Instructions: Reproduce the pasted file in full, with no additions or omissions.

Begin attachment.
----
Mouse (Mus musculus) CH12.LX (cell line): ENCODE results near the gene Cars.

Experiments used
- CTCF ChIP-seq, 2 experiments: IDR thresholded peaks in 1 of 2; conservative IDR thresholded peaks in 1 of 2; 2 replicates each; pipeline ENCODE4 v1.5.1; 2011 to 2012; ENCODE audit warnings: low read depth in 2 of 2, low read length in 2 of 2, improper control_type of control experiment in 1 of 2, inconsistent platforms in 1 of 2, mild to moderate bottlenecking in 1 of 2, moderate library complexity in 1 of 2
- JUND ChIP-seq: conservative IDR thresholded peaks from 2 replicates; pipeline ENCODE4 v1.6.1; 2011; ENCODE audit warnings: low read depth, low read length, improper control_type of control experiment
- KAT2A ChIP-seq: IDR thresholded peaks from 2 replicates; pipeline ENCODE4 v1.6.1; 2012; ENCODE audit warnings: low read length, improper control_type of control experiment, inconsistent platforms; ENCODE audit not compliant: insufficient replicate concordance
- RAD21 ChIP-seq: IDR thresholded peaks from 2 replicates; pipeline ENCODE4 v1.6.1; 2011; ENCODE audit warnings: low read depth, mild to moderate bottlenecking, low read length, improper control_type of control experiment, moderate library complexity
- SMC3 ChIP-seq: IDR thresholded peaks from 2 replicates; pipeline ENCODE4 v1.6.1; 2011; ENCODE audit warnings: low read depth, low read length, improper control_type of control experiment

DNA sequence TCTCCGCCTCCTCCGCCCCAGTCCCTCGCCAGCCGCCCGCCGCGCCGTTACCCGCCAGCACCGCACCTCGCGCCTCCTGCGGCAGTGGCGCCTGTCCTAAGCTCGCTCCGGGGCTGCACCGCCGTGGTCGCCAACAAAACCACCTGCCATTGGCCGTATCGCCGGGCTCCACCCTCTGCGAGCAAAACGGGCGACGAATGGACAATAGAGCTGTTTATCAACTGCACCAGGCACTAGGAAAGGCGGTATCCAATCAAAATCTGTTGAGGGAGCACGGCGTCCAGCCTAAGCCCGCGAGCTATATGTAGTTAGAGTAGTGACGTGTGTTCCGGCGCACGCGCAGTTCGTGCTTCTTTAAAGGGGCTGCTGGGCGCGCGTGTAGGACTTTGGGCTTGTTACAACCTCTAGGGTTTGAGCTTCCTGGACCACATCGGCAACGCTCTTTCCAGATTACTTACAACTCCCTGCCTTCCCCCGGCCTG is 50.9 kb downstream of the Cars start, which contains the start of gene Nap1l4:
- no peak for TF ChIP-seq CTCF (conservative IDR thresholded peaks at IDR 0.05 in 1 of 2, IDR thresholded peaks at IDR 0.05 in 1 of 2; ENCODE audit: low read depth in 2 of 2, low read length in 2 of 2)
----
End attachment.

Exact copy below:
Mouse (Mus musculus) CH12.LX (cell line): ENCODE results near the gene Cars.

Experiments used
- CTCF ChIP-seq, 2 experiments: IDR thresholded peaks in 1 of 2; conservative IDR thresholded peaks in 1 of 2; 2 replicates each; pipeline ENCODE4 v1.5.1; 2011 to 2012; ENCODE audit warnings: low read depth in 2 of 2, low read length in 2 of 2, improper control_type of control experiment in 1 of 2, inconsistent platforms in 1 of 2, mild to moderate bottlenecking in 1 of 2, moderate library complexity in 1 of 2
- JUND ChIP-seq: conservative IDR thresholded peaks from 2 replicates; pipeline ENCODE4 v1.6.1; 2011; ENCODE audit warnings: low read depth, low read length, improper control_type of control experiment
- KAT2A ChIP-seq: IDR thresholded peaks from 2 replicates; pipeline ENCODE4 v1.6.1; 2012; ENCODE audit warnings: low read length, improper control_type of control experiment, inconsistent platforms; ENCODE audit not compliant: insufficient replicate concordance
- RAD21 ChIP-seq: IDR thresholded peaks from 2 replicates; pipeline ENCODE4 v1.6.1; 2011; ENCODE audit warnings: low read depth, mild to moderate bottlenecking, low read length, improper control_type of control experiment, moderate library complexity
- SMC3 ChIP-seq: IDR thresholded peaks from 2 replicates; pipeline ENCODE4 v1.6.1; 2011; ENCODE audit warnings: low read depth, low read length, improper control_type of control experiment

DNA sequence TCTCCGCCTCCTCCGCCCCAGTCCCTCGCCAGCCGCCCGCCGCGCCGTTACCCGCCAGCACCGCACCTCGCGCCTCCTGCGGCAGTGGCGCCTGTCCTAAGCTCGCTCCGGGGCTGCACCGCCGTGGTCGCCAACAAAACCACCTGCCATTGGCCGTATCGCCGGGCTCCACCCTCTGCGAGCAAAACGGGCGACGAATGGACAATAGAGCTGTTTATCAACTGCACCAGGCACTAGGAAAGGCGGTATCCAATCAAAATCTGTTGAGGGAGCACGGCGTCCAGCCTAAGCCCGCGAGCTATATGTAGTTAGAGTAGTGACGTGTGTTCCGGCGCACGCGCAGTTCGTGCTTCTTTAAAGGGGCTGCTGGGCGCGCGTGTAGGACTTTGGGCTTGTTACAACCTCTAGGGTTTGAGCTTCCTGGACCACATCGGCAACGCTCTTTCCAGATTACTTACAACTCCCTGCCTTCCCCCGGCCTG is 50.9 kb downstream of the Cars start, which contains the start of gene Nap1l4:
- no peak for TF ChIP-seq CTCF (conservative IDR thresholded peaks at IDR 0.05 in 1 of 2, IDR thresholded peaks at IDR 0.05 in 1 of 2; ENCODE audit: low read depth in 2 of 2, low read length in 2 of 2)